5 Things You Need to Know About School Nutrition Programs (SNPs)

  1. School lunch isn’t the same as when you were in school. I am in my 40’s and have really fond memories of school lunch. I especially loved soup and grilled cheese day, and also little smokies, mac and cheese, and steamed cabbage day. They even served deep fat fried chicken all the way until I was in high school. Today’s lunches have to meet strict federal nutrition guidelines or schools won’t be reimbursed (we’ll get to this in a min). The USDA regulations require school cafeterias to offer more fruit, vegetables, and whole grains AND limit sodium, calories, and unhealthy fat in every school meal. Get details on school lunch and breakfast standards here. So basically, fried chicken is out and baked chicken is in. 
  2. SNPs are not funded by the State. They do receive up to a maximum of $3.51 in reimbursements from the federal government for free- and reduced-price meals, but are expected to generate enough funds to break even on their budget. This funding model isn’t sustainable. SNP’s need state funding to continue to provide school meals to students. Have you ever tried to only purchase healthy food at the grocery store? It’s expensive, right!? You go in with good intentions of getting fresh fruits, veggies, and lean meats, and you walk out with your wallet significantly lighter. Then you’ve got to make those healthy items taste good, cook them, clean up after cooking. That’s a lot of extra time and money. I definitely couldn’t make that happen for less than $4. does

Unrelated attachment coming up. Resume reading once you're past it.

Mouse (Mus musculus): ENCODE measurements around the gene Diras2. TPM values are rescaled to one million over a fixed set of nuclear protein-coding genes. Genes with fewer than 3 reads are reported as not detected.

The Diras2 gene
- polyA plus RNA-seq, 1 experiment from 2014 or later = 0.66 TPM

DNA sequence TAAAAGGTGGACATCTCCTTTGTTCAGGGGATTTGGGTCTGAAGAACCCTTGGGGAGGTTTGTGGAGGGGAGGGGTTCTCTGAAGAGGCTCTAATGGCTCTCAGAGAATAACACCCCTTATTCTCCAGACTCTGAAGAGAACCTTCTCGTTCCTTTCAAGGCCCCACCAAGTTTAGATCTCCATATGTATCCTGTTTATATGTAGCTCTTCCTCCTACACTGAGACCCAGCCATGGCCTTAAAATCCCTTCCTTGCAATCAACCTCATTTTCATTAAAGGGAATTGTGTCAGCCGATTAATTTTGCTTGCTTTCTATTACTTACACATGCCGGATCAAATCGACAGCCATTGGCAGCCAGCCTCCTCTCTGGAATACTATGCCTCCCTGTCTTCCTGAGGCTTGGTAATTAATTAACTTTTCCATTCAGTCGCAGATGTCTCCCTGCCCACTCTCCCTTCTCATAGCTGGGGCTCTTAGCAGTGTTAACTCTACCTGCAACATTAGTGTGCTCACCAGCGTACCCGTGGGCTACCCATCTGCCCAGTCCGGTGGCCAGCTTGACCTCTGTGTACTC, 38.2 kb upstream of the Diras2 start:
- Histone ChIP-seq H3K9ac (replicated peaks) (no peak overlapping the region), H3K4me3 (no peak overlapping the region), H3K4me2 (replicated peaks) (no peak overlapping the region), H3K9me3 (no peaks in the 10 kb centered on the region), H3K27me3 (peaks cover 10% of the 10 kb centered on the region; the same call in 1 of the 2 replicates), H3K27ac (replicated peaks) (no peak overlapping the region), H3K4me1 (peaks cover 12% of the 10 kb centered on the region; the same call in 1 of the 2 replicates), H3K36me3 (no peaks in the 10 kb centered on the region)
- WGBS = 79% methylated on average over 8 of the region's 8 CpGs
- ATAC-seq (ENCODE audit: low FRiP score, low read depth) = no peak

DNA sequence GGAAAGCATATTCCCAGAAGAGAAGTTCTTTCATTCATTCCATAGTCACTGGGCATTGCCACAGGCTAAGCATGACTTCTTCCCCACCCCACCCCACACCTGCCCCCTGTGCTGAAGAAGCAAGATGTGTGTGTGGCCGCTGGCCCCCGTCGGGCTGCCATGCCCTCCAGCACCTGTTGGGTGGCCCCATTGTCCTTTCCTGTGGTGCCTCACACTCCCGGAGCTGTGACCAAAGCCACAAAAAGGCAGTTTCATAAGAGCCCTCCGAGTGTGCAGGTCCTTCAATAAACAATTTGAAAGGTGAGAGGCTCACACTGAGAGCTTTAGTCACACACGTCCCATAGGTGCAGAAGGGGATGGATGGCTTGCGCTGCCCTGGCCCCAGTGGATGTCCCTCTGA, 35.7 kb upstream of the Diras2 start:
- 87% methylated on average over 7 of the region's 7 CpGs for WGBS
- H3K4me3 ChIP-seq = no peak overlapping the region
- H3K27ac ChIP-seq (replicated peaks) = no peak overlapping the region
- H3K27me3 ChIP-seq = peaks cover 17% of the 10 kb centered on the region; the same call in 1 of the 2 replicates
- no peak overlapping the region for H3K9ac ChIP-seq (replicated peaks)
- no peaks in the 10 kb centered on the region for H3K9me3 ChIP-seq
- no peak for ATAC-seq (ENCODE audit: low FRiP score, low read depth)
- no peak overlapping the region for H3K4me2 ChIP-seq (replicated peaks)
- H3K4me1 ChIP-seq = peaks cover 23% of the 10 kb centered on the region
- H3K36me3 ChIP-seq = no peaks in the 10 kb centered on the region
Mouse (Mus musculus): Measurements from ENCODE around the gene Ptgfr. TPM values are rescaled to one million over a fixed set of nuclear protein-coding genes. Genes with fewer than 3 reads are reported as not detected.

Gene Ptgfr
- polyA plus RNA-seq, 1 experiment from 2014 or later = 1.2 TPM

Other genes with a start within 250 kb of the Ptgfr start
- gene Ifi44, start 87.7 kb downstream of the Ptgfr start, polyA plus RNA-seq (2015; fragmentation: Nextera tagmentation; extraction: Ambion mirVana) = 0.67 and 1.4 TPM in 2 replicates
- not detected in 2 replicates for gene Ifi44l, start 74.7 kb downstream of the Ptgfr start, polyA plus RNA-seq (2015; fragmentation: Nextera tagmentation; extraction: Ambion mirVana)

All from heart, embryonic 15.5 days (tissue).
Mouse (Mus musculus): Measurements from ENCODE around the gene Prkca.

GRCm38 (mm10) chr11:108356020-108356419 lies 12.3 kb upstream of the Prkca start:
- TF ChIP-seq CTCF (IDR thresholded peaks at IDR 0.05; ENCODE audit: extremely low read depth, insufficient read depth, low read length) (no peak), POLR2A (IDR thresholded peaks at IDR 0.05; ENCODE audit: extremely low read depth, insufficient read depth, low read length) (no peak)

3. Kids who eat school lunch get more fruits, veggies, and dairy than kids who bring their lunch from home. I’m going to be honest. I have packed a lunch or two in my day. I don’t have any strict guidelines, so I throw in a PB&J (usually on white bread), a bag of chips, sometimes fruit but usually not, a Kind bar, and maybe a juice box. If it’s a crazy morning, kids may get a leftover hotdog and some Cheetos. The point is, I know that the cafeteria serves up more nutritious meals than I would send. This is why I won’t talk junk about school lunch. I know I can’t do better. 
  4. Kids who eat school lunch are better prepared to learn. I literally can’t even think with an empty stomach. Kids are the same way. SNPs provide the nourishment kids need to concentrate, read, add, subtract, write notes to their friends, play at recess, prep for those awful standardized tests, and all the other things kids do during the day. As a bonus, typically the cafeteria staff are really kind to the students and give them an extra emotional boost.  
  5. School meals are sometimes the only meals kids eat. This one hurts. 1 in 4 kids in North Carolina doesn’t have enough to eat. The breakfast and lunch they get at school may be the only food they eat all day. School Nutrition Programs operate during summer break to ensure that even when school is not in session, kids can eat. You can find out more here